I don't have access to Cafetero's bank account (unfortunately) but I have spent some time living within 50 yards of his home, and have lived in an apartment identical to his. I can state that he lives what anyone would describe as a comfortable middle-class lifestyle, whether by North or South American.standards. The missing factor: the mindless spending that comes along with a high-level salary and exposure to American/Canadian advertising and intensive retail opportunities.
rent - $400us (300-500) utilities - 35 tv/internet - 40 health ins. - 35 personel care - 40 clothing - 40 colombia visa - 15 travel future - 50
total - $655us
budget - $1,000us
remaining - $345us $12/day
these estimates are for a large size colombia city ( pueblos are cheaper). rent can be from 300 to 500 so i used 400 assuming someone new to colombia can even be qualified for one if not, you'll pay a higher without fiador price. utilities include elec., gas, water, sewage and living on the coast will definitely be higher. so in the end you are living on $12 a day for food, entertainment, and transportation. taxi to the bar to watch tonight's ncaa football game costs $7 round trip so i can buy one beer since colombian beer gives me upset stomach. can't afford even low end price restaurant crepes y waffles unless i don't eat for a few days. forget entertaining a female guest and taking out the wife and kids. schooling for kids ... no ... stay at home. christmas gifts none.
so, yes $1,000 us will let you survive comfortably, staying and eating at home for a single person. but with families and children expenses, you will be struggling to make ends meet. if single, you can find a stay at home type girlfriend and be ok but if your lifestyle/social activities are away from home you'll need more $$$$ to cover it. if i wanted to live the rest of my life reading books, fishing, hunting and watching the clouds go by, i would have stayed in the us and live on family owned mountain property.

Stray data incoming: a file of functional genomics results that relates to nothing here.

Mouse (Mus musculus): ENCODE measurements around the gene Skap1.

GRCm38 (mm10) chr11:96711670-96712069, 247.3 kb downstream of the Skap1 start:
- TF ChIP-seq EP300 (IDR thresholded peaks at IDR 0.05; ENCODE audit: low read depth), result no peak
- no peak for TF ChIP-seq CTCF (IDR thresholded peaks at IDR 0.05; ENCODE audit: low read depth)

There's been a lot of good info here. I wish there was a little more about how to find the good rentals. About all the advice I saw was to stop by the front door and ask what is available. I was hoping to be able to do more research on the Internet when the time comes.
As far as the cost, $2,000 per month is no problem for me and I can probably even handle $3,000 per month, but if I can do it for $1,000 per month that would be very nice. And I will probably have extra expenses (wink, wink). When/if the day comes I will try to follow these suggestions.
Did you go out to watch the Alabama Crimson Ripple? I jest because they broke my heart 10 years ago when they beat the Longhorns. There is some satisfaction in seeing them losing so badly with so much time left on the clock. I bet they wish it would just be over.
you are a good point i think we all do, depends on lifestyle- if one goes out a lot drinking and eating out at expensive restaurants yea $1,000 isnt enough.
as far as a family i quite disagree- we live very comfortably on $1,000 a month as a basic budget, eat much better and healthier than going to Medellin restaurants, my daughter goes to private school with transport and lunch provided has any extra curricular activities, and as a basic budget i am unsure what more one could need. sure my wife and daughter will waste money on too many clothes,, and above that budget also we travel.
DeniseLR. Re: Noise. I have a friend who bought an apt in a quiet Envigado neighborhood and 6 months later someone opened a bar across the street. Of course to attract business, his music has to be louder than anyone else's music. Imagine that every weekend until like 2am. Luckily, the bar went out of business in a few months. Your best bet might be higher up in a high rise but even then all it takes is for your neighbor to have a barking dog. Lots of things are out of your control.
Dallas Steve. I had the same whistle problem in Laureles. If I was a thief i would be very thankful that the local security had a whistle so i would always know where he is. Doesn't make sense to me. And i have sleep problems anyway.